We are at a difficult inflection point.
A pandemic has cost too many lives and livelihoods, a natural disaster has just ripped through our forests and towns, our children must learn from screens at home instead of in the classroom.
Portland has become a point of national focus in one of the largest civil rights movements in generations. Meanwhile, our underlying problems continue to fester, like homelessness, climate change, police accountability, the rising cost-of-living, and the availability of quality jobs.
But I see opportunity for Portland.
I served as Chief of Staff for Mayor Vera Katz, whose family fled from Nazi Germany when she was only two months old. While working for Vera for more than a decade, I learned about her family’s story of great resilience and the Jewish faith.
Tonight is Rosh Hashanah, the Jewish New Year. This time of year is one of reflection, when we repair ourselves, our community, and the world.
I see this moment in our City's history as one when we must also continue to reflect, repair and begin anew, ever more equitably, inclusively and sustainability.
Since the primary election, I have spent time reflecting on my race and the candidates with whom I shared the stages and Zooms with. Now, I know the general election city council candidate who can move us forward—a leader who is capable of healing, repairing, and rebuilding the city I love.
Portland must work for everyone, not just some, and the person who will represent more voices is Mingus Mapps.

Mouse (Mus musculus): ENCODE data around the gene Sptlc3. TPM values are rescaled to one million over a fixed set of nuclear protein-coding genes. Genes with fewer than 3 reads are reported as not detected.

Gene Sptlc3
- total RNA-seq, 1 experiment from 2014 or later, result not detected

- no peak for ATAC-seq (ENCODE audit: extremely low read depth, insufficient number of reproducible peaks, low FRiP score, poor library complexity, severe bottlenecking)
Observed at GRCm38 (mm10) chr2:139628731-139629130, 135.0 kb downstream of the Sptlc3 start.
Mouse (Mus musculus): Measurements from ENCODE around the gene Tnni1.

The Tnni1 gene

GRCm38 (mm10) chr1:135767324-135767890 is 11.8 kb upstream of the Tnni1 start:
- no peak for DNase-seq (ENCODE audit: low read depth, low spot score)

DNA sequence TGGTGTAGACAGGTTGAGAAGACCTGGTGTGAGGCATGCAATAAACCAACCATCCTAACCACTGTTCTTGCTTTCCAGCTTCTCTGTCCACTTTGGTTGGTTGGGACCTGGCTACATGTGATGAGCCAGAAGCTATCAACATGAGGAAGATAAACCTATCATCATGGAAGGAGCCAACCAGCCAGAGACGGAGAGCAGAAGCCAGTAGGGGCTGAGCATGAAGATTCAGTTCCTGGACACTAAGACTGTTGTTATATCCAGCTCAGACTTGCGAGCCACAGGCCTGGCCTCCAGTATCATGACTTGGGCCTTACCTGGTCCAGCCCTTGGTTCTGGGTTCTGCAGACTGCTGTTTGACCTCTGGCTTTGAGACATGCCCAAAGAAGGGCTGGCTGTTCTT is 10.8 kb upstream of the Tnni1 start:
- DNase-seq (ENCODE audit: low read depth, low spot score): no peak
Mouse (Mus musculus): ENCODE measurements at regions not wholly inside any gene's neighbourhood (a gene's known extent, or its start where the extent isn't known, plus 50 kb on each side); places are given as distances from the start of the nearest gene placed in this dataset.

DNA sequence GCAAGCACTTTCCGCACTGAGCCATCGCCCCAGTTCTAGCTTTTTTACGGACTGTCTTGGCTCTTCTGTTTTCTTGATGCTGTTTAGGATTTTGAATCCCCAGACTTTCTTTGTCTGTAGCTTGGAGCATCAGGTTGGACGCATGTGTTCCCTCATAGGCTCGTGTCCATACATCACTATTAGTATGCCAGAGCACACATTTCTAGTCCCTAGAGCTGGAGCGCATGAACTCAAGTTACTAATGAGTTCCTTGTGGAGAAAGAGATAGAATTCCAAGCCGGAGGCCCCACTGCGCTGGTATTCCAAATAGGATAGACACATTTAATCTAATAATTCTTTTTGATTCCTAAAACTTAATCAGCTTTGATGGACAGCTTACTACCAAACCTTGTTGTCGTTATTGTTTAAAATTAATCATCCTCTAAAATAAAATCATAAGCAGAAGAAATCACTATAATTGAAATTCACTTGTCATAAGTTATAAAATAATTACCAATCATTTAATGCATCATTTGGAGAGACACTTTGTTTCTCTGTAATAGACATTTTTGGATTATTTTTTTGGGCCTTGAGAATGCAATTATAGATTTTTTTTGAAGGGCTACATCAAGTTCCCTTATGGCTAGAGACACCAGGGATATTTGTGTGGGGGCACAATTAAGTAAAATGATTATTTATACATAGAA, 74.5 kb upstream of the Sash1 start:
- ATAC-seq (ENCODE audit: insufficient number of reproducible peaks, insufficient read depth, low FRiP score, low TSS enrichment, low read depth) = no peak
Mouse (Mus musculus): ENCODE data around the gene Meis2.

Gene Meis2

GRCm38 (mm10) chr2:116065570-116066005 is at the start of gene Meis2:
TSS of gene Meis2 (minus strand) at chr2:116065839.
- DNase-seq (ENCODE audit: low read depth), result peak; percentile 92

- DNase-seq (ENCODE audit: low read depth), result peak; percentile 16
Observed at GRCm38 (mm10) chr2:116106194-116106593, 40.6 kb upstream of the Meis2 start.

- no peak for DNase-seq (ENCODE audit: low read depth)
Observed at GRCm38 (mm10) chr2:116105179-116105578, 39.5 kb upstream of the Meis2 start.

Like my own mother was for a time, Mingus is a single parent. He brings a combination of education, government, nonprofit, and private sector experience that prepares him for the incredibly nuanced roles he will face while in City Hall.
Mingus listens, is inclusive of ideas. He exercises patience, restraint, and pragmatism that will serve him well in times of discourse. Mingus has the public policy acumen needed to complement the current city commissioner lineup to implement charter reform and make our government more effective.
I trust Mingus will open the doors of City Hall even wider. He will embrace a culture with a diversity of ideas, where more people are at the table to get the work done.
I see Mingus getting big wins for all Portlanders as he works alongside Commissioners Jo Ann Hardesty, Carmen Rubio, and Dan Ryan. Mingus will represent all of Portland and every one of the 95 neighborhoods and neighborhood business districts that make Portland the City you and I love.
As the first openly gay mayor of a major city, for those too often shut out of Portland's decision-making, I know that representation in city hall matters.
Mingus will be the third Black man elected as a City Commissioner in Portland history. With police reform front and center, we need his voice at the table to build a modern public safety system. His lived experience will be invaluable. After many conversations with him I trust that he will make bold reforms to move Portland in the right direction. For example, learn more about Mingus' public safety reform agenda and more here.
For these reason and more, I ask that as you reflect on the candidates running for Portland City Council Position No. 4, that you please stand with me and Mingus as we move forward together in repairing our Portland.
I ask that you please join me in voting for Mingus Mapps as our next City Commissioner.